Being a military caregiver means that I have the incredible responsibility and privilege of supporting someone who will carry the weight of his military service with him for the rest of his life – he just needs me to help share the load.
Do you have any hobbies that may relate to your caregiving?
My husband and I have always enjoyed going to the movies, and I’m grateful this is something we can continue to do together even if we have to be more thoughtful about when we go to the theater. We also love being outdoors and traveling, so whenever we can, we try to spend time outside at home or visiting new places. Reading is also a hobby we both love, and we might read together, read alone, or read with our youngest son as a stress reliever.
How has your life changed since you became a caregiver? What sacrifices have you had to make?
As the caregiver to a post-9/11 veteran, my husband and I have to work a little harder at keeping our marriage strong and healthy where both partners feel like they make contributions. Becoming a caregiver has made me more thoughtful: as a caregiver, as a mom, as a wife, as a colleague, and as a person. Many spouses have to sacrifice their employment or chances to develop themselves professionally because of their caregiving responsibilities. I’m blessed that I haven’t had to do that because of the very careful and thoughtful balance I’ve been able to create with my husband and family’s support.
What are the most significant lessons you have learned from being a caregiver?
As a caregiver, I’ve learned to be mindful of time. Time helps provide structure to my day so I can be “all things for all people” in my household, my husband and my two sons, who need me. Time also reminds me when I need to focus on myself; while I am not afforded a lot of time to myself, I’ve learned to take it when I can and be resilient when I can’t. Time also reminds me to capitalize on every moment, large and small, with the people I love and respect. Becoming a caregiver has also reaffirmed a new approach to life I developed after my family and I experienced a rough couple of years when we endured several significant personal and family tragedies. As a self-declared “planner,” the unpredictable nature of life was difficult for me, but becoming a caregiver constantly reminds me that sometimes, life just gets in the way. I’ve learned – painfully but importantly – to be okay with that.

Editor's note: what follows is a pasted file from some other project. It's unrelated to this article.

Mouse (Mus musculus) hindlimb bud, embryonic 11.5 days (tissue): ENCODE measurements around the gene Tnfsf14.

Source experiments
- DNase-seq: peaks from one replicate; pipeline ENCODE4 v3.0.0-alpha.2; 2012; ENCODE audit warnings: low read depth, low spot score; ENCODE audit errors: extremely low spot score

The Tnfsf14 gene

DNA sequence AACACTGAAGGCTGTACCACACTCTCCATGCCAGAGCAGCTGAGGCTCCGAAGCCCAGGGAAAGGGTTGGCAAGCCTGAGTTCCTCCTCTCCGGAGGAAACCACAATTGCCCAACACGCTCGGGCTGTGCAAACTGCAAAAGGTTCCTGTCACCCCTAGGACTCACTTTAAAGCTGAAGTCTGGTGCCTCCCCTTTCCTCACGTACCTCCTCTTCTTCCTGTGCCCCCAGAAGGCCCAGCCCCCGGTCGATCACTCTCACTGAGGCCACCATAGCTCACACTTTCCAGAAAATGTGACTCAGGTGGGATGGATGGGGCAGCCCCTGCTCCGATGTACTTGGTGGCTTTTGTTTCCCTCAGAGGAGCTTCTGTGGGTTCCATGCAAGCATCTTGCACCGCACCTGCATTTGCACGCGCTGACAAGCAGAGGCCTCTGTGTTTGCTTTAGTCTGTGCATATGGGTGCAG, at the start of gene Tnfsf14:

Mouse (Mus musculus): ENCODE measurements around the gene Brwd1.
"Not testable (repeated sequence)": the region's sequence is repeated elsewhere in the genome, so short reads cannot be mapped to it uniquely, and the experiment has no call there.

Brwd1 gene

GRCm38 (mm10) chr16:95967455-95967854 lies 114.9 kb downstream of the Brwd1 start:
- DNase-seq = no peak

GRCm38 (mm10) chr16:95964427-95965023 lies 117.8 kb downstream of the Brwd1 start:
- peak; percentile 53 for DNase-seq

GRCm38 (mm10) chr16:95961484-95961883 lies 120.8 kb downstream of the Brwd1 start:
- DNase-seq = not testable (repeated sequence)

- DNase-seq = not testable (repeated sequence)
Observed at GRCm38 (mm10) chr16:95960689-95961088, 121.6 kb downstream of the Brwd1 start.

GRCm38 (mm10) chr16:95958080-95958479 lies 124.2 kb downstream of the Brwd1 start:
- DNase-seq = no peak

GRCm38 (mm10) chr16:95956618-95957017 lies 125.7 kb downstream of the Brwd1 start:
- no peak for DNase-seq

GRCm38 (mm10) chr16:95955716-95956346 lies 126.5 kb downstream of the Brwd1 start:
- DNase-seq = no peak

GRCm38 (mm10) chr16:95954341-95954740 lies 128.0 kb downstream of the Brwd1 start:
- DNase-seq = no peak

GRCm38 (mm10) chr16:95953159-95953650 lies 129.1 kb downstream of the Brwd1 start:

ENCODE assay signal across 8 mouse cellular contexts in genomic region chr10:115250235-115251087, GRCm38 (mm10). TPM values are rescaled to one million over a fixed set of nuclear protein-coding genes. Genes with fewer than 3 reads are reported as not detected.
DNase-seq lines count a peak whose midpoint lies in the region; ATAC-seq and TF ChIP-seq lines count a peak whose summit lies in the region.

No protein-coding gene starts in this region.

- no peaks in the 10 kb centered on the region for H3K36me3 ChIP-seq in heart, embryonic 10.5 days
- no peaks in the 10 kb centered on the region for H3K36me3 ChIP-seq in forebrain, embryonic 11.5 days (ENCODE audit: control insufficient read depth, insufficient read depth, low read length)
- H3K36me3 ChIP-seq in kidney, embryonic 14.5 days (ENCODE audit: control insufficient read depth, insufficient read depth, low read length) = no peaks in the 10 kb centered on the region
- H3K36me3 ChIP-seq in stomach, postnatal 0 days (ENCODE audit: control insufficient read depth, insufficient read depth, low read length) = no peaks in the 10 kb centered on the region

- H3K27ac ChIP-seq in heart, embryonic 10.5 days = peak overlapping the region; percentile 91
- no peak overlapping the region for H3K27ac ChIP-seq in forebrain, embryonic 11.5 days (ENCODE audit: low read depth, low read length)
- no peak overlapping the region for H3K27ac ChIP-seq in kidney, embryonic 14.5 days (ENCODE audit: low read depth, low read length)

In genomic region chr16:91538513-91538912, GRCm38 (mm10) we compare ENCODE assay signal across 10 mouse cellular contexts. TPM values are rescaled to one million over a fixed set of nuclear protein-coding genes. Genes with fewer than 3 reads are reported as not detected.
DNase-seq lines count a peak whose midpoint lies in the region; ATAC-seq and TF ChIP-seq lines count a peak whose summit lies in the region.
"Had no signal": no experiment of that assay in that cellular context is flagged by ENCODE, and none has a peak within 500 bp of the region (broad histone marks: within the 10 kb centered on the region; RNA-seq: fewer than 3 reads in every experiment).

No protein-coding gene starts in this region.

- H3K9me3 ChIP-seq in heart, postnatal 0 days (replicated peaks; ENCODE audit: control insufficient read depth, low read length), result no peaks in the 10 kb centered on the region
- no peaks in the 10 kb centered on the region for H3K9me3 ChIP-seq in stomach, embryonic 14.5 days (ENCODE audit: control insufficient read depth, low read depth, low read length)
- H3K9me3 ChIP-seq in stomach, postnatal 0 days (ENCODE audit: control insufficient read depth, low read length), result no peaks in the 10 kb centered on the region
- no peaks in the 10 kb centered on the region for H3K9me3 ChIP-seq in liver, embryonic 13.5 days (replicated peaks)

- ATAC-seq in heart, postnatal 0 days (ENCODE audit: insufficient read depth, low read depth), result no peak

As the daughter of retired Air Force veterans, Corrine was accustomed to military life when she married her husband, Tyron, a Marine Corps infantryman, in 2006. They endured three combat deployments in their first five years (two to Iraq, one to Afghanistan). On patrol in Afghanistan, Tyron was in the blast radius of a rocket-propelled grenade while attempting to reach an injured Marine. The blast caused a traumatic brain injury (TBI), post traumatic stress disorder (PTSD), and physical injuries to his lower back – injuries left largely untreated until after his retirement. After nearly 20 years in the infantry, Tyron suffers from migraines, cognitive impairments, memory loss, chronic pain, as well as PTSD.
In addition to being his caregiver, Corrine also cares for their six-year-old son and her 21-year-old stepson while working full-time as university faculty. She is a designated Veterans Support Advocate on her campus. She published research on veterans reintegration experiences and advocates for post-9/11 combat veterans and their families. As a Dole Caregiver Fellow, Corrine wants to improve awareness about the unique experiences of caregivers in smaller communities like her's.